International migrants experience increased mortality from hepatocellular carcinoma compared to host populations, largely due to undetected chronic hepatitis B infection (HBV). We conducted a systematic review of the seroprevalence of chronic HBV and prior immunity in migrants arriving in low HBV prevalence countries to identify those at highest risk in order to guide disease prevention and control strategies.

Methods and Findings

Medline, Medline In-Process, EMBASE and the Cochrane Database of Systematic Reviews were searched. Studies that reported HBV surface antigen or surface antibodies in migrants were included. The seroprevalence of chronic HBV and prior immunity were pooled by region of origin and immigrant class, using a random-effects model. A random-effects logistic regression was performed to explore heterogeneity. The number of chronically infected migrants in each immigrant-receiving country was estimated using the pooled HBV seroprevalences and country-specific census data. A total of 110 studies, representing 209,822 immigrants and refugees were included. The overall pooled seroprevalence of infection was 7.2% (95% CI: 6.3%–8.2%) and the seroprevalence of prior immunity was 39.7% (95% CI: 35.7%–43.9%). HBV seroprevalence differed significantly by region of origin. Migrants from East Asia and Sub-Saharan Africa were at highest risk and migrants from Eastern Europe were at an intermediate risk of infection. Region of origin, refugee status and decade of study were independently associated with infection in the adjusted random-effects logistic model. Almost 3.5 million migrants (95% CI: 2.8–4.5 million) are estimated to be chronically infected with HBV.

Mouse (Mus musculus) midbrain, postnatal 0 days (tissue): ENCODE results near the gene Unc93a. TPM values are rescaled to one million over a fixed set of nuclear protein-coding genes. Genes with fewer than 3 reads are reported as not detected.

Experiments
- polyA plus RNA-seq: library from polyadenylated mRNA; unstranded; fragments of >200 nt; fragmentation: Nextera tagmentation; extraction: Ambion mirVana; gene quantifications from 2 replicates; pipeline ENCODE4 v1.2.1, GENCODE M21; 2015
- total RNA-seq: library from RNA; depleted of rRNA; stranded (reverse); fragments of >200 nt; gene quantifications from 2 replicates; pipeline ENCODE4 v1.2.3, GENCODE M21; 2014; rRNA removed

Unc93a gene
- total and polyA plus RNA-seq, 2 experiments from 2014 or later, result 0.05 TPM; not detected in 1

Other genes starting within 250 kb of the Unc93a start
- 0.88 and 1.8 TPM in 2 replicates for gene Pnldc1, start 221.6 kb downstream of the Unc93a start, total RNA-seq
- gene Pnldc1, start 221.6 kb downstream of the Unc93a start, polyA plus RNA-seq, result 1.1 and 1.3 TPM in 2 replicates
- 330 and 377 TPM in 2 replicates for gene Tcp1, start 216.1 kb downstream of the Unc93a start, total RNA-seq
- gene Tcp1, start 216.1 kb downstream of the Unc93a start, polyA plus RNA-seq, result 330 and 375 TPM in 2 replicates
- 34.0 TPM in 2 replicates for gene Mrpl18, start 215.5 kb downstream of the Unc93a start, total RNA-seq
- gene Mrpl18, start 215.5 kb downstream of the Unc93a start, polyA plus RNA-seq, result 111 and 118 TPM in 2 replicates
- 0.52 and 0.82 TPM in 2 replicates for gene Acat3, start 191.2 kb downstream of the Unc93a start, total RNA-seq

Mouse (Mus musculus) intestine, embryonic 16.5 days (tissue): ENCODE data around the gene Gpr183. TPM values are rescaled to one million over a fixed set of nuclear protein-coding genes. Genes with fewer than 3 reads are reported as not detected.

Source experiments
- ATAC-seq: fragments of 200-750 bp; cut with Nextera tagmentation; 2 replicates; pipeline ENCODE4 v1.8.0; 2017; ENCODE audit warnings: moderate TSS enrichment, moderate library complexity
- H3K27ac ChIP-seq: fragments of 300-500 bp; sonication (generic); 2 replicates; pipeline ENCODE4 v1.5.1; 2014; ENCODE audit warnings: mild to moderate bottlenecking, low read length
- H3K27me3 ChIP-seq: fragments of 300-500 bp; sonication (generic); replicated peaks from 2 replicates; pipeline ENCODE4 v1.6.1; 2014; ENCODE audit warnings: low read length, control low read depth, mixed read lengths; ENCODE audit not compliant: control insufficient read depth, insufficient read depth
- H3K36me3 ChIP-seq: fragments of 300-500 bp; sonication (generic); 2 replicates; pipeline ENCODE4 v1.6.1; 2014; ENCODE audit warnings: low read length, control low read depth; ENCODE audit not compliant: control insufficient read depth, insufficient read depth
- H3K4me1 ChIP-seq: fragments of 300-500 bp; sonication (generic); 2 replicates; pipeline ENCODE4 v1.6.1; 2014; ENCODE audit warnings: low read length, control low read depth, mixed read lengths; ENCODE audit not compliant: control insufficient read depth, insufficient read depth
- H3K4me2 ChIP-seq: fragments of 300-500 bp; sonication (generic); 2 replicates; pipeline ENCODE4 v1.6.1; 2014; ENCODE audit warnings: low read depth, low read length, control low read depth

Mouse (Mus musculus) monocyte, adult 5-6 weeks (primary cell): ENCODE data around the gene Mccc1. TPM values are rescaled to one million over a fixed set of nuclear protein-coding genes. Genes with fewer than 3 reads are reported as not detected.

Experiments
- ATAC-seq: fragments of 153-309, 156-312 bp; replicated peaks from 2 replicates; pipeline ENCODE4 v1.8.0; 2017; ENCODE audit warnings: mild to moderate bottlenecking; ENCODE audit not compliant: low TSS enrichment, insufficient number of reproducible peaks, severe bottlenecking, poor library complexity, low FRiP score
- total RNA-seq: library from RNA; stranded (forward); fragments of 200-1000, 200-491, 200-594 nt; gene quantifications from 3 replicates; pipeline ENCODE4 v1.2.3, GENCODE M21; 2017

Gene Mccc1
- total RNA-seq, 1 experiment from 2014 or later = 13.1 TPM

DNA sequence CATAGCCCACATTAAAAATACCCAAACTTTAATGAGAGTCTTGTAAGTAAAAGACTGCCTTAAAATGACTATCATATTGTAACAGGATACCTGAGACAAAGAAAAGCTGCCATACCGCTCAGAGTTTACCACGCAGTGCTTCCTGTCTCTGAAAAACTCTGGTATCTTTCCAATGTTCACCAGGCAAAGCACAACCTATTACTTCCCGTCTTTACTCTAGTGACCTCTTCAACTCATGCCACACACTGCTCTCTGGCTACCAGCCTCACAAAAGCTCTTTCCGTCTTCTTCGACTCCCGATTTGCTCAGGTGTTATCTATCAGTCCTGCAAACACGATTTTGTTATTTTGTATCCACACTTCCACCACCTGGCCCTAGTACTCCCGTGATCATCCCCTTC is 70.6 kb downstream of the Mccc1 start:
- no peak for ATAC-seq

Conclusions

The seroprevalence of chronic HBV infection is high in migrants from most world regions, particularly among those from East Asia, Sub-Saharan Africa and Eastern Europe, and more than 50% were found to be susceptible to HBV. Targeted screening and vaccination of international migrants can become an important component of HBV disease control efforts in immigrant-receiving countries.

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<![CDATA[The Insulin-Like Proteins dILPs-2/5 Determine Diapause Inducibility in Drosophila]]> https://www.researchpad.co/article/5989d9d5ab0ee8fa60b65b0f

Diapause is an actively induced dormancy that has evolved in Metazoa to resist environmental stresses. In temperate regions, many diapausing insects overwinter at low temperatures by blocking embryonic, larval or adult development. Despite its Afro-tropical origin, Drosophila melanogaster migrated to temperate regions of Asia and Europe where females overwinter as adults by arresting gonadal development (reproductive diapause) at temperatures <13°C. Recent work in D. melanogaster has implicated the developmental hormones dILPs-2 and/or dILP3, and dILP5, homologues of vertebrate insulin/insulin-like growth factors (IGFs), in reproductive arrest. However, polymorphisms in timeless (tim) and couch potato (cpo) dramatically affect diapause inducibility and these dILP experiments could not exclude this common genetic variation contributing to the diapause phenotype. Here, we apply an extensive genetic dissection of the insulin signaling pathway which allows us to see both enhancements and reductions in egg development that are independent of tim and cpo variations. We show that a number of manipulations dramatically enhance diapause to ~100%. These include ablating, or reducing the excitability of the insulin-producing cells (IPCs) that express dILPs-2,3,5 employing the dilp2,3,5-/- triple mutant, desensitizing insulin signaling using a chico mutation, or inhibiting dILP2 and 5 in the hemolymph by over-expressing Imaginal Morphogenesis Protein-Late 2 (Imp-L2). In addition, triple mutant dilp2,3,5-/- females maintain high levels of diapause even when temperatures are raised in adulthood to 19°C. However at 22°C, these females all show egg development revealing that the effects are conditional on temperature and not a general female sterility. In contrast, over-expression of dilps-2/5 or enhancing IPC excitability, led to levels of ovarian arrest that approached zero, underscoring dILPs-2 and 5 as key antagonists of diapause.